Lady Gregory tells about Ireland's gods and her fighting men from the old Irish sagas.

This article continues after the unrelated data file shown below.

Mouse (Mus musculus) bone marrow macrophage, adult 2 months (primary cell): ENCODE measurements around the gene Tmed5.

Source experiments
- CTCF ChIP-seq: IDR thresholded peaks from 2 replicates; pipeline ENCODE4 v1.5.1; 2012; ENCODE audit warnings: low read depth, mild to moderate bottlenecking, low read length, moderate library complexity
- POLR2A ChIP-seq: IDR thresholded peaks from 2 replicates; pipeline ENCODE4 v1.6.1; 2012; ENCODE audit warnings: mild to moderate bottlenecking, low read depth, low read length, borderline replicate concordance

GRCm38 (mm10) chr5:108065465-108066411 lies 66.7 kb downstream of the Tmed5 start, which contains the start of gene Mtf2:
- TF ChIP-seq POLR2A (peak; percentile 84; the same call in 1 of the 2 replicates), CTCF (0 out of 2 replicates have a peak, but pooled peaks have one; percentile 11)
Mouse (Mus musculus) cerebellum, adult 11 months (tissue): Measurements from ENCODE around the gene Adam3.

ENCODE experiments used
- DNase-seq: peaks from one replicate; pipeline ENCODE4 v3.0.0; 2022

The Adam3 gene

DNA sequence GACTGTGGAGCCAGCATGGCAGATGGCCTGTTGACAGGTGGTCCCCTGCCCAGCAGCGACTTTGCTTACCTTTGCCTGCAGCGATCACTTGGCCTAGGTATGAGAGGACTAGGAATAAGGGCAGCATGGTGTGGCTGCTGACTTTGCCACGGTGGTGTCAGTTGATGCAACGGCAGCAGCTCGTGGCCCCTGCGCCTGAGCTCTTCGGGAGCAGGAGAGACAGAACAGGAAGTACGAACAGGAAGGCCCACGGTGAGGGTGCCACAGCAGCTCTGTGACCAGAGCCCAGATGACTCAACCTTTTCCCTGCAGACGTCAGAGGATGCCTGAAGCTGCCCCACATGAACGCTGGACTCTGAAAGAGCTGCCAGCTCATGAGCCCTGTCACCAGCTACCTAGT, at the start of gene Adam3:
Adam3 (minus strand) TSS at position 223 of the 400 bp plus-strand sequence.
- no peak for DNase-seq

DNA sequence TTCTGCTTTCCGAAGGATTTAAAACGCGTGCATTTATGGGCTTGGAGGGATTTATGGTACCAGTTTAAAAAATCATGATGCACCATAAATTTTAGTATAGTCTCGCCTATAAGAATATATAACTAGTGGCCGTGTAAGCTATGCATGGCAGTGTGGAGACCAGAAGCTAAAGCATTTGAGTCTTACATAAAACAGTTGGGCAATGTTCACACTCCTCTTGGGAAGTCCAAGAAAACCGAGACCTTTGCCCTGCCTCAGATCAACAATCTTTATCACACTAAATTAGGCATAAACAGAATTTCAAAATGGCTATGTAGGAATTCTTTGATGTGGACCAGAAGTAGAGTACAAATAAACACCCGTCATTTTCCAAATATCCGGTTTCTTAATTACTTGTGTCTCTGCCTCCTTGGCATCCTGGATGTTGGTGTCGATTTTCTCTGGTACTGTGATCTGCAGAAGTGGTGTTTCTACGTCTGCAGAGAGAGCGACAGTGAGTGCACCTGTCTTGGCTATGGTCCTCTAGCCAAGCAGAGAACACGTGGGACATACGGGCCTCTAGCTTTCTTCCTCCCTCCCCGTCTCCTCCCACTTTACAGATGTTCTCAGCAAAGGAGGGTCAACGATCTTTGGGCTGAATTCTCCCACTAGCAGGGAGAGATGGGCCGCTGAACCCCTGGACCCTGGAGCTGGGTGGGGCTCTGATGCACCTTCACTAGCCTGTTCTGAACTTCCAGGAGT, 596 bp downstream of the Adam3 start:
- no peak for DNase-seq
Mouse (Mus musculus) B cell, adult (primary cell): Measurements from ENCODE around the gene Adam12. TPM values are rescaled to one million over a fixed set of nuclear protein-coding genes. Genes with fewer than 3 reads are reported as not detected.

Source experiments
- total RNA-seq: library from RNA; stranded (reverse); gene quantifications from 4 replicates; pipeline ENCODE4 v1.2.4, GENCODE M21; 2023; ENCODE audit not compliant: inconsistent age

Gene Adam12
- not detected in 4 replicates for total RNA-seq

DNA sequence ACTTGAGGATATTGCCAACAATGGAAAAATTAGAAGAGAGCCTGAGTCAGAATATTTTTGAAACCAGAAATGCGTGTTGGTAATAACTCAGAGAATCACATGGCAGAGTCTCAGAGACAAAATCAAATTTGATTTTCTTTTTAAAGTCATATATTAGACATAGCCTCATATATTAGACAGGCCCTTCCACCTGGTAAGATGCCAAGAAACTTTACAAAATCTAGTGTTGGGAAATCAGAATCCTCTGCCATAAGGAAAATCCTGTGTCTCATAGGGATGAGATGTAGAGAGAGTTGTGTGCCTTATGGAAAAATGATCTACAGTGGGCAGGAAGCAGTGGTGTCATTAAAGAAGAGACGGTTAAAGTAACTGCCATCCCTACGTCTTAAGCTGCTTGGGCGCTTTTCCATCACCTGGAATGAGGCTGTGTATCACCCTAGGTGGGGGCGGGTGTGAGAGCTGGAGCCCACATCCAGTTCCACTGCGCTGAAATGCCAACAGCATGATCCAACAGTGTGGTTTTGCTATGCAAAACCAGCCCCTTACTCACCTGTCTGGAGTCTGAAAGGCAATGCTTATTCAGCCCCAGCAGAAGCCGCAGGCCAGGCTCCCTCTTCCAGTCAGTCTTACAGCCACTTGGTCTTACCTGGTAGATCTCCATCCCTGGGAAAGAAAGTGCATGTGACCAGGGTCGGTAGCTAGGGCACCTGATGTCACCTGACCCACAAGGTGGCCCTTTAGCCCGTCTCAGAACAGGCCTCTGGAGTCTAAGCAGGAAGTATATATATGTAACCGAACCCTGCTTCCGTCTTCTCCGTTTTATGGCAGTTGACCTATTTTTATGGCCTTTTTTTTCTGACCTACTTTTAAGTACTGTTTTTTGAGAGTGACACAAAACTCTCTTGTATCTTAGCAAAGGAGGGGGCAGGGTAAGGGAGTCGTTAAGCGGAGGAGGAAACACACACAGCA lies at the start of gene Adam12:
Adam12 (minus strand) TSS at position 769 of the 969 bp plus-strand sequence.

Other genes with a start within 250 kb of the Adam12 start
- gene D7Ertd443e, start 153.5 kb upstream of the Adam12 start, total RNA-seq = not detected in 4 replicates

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Isabella Augusta, Lady Gregory (née Persse; 15 March 1852 – 22 May 1932) was an Irish dramatist, folklorist and theatre manager. With William Butler Yeats and Edward Martyn, she co-founded the Irish Literary Theatre and the Abbey Theatre, and wrote numerous short works for both companies. Lady Gregory produced a number of books of retellings of stories taken from Irish mythology. Born into a class that identified closely with British rule, her conversion to cultural nationalism, as evidenced by her writings, was emblematic of many of the political struggles to occur in Ireland during her lifetime. Lady Gregory is mainly remembered for her work behind the Irish Literary Revival. Her home at Coole Park, County Galway, served as an important meeting place for leading Revival figures, and her early work as a member of the board of the Abbey was at least as important for the theatre's development as her creative writings. Lady Gregory's motto was taken from Aristotle: "To think like a wise man, but to express oneself like the common people." A trip to Inisheer in the Aran Islands in 1893 re-awoke an interest in the Irish language and in the folklore of the area in which she lived. She organised Irish lessons at the school at Coole and began collecting tales from the area around her home, especially from the residents of Gort workhouse. One of the tutors she employed, was Norma Borthwick, who would visit Coole numerous times. This activity led to the publication of a number of volumes of folk material, including A Book of Saints and Wonders (1906), The Kiltartan History Book (1909), and The Kiltartan Wonder Book (1910). She also produced a number of collections of "Kiltartanese" versions of Irish myths, including Cuchulain of Muirthemne (1902) and Gods and Fighting Men (1904). ("Kiltartanese" is Lady Gregory's term for English with Gaelic syntax, based on the dialect spoken in Kiltartan.) In his introduction to the former, Yeats wrote "I think this book is the best that has come out of Ireland in my time." James Joyce was to parody this claim in the Scylla and Charybdis chapter of his novel Ulysses. from wikipedia
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